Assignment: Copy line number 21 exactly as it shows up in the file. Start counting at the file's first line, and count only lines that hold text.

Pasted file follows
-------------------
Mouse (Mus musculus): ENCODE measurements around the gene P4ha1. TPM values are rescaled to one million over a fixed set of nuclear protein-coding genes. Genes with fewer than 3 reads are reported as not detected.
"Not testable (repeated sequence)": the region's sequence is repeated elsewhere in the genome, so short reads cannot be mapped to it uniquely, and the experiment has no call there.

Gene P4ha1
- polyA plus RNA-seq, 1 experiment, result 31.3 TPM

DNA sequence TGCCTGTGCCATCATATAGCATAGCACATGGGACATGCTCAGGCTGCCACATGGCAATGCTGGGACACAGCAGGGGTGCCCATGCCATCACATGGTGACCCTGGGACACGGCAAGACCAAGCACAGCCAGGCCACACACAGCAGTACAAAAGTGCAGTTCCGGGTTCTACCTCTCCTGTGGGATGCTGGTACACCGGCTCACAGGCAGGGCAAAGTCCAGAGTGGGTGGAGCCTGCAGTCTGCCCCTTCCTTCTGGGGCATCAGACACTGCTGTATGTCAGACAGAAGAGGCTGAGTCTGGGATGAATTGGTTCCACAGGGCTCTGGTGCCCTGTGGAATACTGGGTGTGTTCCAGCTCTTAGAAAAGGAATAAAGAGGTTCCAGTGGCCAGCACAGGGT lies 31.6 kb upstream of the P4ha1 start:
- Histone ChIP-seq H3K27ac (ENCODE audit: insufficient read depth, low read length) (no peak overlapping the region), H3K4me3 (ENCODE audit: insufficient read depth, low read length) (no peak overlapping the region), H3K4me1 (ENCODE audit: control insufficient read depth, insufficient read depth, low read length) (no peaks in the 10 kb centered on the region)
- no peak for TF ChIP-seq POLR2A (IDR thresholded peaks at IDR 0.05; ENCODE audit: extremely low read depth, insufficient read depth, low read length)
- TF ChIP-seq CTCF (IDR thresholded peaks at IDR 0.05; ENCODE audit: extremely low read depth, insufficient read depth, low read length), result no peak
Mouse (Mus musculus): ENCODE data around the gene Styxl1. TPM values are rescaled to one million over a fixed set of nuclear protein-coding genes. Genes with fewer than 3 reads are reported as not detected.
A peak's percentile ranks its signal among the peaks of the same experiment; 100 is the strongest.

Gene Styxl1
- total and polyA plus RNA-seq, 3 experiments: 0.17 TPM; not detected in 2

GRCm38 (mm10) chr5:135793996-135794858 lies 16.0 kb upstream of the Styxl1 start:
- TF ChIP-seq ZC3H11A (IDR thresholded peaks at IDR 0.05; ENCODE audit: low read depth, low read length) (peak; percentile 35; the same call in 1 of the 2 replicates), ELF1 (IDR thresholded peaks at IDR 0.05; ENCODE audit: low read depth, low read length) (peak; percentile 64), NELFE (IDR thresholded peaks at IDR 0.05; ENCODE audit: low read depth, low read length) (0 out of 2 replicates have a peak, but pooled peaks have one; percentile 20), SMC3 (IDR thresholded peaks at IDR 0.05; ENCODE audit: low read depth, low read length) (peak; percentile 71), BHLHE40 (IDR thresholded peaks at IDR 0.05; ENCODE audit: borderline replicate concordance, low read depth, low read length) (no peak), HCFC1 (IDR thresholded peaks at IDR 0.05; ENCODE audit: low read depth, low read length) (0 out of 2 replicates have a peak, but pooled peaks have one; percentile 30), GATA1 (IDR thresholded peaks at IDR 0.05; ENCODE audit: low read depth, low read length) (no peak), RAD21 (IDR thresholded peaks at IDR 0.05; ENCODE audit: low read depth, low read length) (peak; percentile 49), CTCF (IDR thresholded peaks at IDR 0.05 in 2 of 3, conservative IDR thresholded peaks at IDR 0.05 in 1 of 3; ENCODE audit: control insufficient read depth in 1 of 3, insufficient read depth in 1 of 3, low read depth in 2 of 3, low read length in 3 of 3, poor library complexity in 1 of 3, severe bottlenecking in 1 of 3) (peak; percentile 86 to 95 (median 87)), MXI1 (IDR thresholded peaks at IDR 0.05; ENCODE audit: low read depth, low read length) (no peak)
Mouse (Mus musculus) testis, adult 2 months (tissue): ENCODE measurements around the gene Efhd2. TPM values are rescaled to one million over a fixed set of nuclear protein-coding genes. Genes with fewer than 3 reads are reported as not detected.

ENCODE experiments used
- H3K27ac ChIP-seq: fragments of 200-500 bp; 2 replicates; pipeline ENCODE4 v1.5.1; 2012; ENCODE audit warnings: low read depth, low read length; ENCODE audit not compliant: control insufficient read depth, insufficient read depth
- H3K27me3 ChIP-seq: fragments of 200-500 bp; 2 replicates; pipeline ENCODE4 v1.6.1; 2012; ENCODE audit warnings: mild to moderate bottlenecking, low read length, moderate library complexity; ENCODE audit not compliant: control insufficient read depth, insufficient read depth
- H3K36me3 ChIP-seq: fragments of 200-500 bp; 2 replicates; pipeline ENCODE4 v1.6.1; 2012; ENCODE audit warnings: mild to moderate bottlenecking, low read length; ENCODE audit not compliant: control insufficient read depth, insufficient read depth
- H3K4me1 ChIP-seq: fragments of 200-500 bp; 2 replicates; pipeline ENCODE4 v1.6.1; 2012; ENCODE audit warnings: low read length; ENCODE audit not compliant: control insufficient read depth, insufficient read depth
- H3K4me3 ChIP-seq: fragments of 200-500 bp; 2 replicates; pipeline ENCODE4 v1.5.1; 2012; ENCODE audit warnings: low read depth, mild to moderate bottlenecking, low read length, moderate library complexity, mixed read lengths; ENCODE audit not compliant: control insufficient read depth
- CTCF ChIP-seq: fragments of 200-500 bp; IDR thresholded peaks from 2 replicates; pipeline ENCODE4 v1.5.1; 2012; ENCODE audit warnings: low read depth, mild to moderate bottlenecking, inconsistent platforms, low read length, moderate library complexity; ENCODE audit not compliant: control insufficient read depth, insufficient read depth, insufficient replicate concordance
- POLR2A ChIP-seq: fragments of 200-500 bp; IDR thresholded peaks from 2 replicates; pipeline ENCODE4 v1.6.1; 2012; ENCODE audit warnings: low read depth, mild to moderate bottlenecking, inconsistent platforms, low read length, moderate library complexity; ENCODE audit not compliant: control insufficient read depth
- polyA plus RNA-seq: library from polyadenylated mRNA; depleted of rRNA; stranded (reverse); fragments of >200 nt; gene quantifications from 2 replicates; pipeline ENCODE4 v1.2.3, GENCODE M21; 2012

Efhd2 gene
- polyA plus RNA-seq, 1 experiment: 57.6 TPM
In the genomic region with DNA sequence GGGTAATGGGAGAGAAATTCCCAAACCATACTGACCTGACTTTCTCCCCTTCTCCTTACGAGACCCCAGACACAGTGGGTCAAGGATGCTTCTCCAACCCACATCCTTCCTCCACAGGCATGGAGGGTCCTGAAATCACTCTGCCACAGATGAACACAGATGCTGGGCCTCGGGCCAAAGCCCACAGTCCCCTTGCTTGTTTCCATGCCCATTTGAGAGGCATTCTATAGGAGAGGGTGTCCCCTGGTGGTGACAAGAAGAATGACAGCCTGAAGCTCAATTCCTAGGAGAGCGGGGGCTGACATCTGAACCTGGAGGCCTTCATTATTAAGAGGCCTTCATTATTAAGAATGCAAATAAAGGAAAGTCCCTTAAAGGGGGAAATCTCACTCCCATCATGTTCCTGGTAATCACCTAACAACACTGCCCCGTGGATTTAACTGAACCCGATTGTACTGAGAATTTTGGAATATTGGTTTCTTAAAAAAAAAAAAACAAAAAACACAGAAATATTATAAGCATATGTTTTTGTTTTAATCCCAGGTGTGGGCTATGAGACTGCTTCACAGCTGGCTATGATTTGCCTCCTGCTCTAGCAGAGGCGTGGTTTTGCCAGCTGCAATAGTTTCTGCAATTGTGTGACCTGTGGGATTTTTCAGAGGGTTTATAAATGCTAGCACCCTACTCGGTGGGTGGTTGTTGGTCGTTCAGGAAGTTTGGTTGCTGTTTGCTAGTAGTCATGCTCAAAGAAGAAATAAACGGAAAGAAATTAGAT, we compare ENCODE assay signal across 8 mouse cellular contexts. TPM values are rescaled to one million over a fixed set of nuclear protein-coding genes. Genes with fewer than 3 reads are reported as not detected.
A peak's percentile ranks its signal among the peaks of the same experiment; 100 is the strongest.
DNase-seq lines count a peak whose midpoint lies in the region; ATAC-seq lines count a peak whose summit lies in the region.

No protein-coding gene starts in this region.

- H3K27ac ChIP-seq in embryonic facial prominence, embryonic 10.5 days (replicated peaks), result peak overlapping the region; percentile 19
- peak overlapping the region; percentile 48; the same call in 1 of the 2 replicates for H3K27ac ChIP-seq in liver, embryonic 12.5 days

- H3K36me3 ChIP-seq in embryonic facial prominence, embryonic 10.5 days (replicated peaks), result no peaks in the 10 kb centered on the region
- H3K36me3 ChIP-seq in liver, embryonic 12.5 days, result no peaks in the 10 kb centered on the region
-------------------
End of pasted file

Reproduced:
- H3K4me3 ChIP-seq: fragments of 200-500 bp; 2 replicates; pipeline ENCODE4 v1.5.1; 2012; ENCODE audit warnings: low read depth, mild to moderate bottlenecking, low read length, moderate library complexity, mixed read lengths; ENCODE audit not compliant: control insufficient read depth